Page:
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11.

That the happiness of the dead is not influenced at all by the fortunes of their descendants and their friends in general seems too heartless a doctrine, and contrary to accepted beliefs. [2] But the accidents of life are many and diverse, and vary in the degree in which they affect us. To distinguish between them in detail would clearly be a long and indeed endless undertaking, and a general treatment in outline may perhaps be enough. [3] Even our own misfortunes, then, though in some cases they exercise considerable weight and influence upon the course of our lives, in other cases seem comparatively unimportant; and the same is true of the misfortunes of our friends of all degrees. [4] Also it makes a great difference whether those who are connected with any occurrence are alive or dead, much more so than it does in a tragedy whether the crimes and horrors are assumed to have taken place beforehand or are enacted on the stage. [5] We ought therefore to take this difference also into account, and still more perhaps the doubt that exists whether the dead really participate in good or evil at all. For the above considerations seem to show that even if any good or evil does penetrate to them, the effect is only small and trifling, either intrinsically or in relation to them, or if not trifling, at all events not of such magnitude and kind as to make the unhappy happy or to rob the happy of their blessedness. [6]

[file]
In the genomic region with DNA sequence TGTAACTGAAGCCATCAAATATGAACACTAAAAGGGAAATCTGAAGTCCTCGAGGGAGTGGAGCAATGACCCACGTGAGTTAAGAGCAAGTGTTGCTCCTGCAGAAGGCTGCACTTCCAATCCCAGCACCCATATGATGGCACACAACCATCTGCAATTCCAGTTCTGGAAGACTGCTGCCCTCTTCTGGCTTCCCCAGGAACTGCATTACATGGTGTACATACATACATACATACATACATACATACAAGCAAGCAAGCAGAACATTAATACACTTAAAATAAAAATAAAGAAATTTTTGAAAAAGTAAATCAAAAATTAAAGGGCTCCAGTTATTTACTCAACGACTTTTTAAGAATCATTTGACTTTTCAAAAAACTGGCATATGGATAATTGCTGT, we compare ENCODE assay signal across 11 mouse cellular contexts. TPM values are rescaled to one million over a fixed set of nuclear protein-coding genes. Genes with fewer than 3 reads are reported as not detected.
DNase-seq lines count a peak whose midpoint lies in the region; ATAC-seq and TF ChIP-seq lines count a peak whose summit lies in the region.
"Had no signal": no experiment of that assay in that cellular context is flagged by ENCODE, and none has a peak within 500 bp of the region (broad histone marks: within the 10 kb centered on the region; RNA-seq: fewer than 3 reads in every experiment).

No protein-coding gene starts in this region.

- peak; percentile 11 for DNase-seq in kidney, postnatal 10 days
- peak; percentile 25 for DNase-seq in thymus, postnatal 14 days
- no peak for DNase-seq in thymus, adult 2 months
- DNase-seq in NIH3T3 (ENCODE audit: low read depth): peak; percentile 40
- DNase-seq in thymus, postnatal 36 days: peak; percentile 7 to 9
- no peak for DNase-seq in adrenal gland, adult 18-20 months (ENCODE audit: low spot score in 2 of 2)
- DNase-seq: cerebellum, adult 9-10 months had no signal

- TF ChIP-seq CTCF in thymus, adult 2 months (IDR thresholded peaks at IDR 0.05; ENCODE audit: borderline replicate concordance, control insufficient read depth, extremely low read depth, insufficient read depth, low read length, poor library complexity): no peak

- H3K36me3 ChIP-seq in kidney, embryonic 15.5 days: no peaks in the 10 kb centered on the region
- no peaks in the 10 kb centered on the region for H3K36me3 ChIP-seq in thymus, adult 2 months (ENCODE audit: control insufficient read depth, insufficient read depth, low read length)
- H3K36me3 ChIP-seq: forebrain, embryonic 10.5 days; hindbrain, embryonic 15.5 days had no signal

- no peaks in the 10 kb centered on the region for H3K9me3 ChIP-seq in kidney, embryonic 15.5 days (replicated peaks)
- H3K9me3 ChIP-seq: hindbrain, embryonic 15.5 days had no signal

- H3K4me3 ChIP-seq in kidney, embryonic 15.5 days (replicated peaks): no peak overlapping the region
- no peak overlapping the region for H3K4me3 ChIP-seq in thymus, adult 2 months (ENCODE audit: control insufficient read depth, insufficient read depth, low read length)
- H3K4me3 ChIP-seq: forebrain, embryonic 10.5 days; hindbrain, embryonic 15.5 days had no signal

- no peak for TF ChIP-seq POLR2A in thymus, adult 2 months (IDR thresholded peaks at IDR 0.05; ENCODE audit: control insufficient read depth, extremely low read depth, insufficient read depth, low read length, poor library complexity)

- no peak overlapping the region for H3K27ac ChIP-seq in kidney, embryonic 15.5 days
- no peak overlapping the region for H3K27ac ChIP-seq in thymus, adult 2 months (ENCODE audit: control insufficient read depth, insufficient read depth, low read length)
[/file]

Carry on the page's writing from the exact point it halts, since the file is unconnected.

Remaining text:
It does then appear that the dead are influenced in some measure by the good fortune of their friends, and likewise by their misfortunes, but that the effect is not of such a kind or degree as to render the happy unhappy or vice versa.

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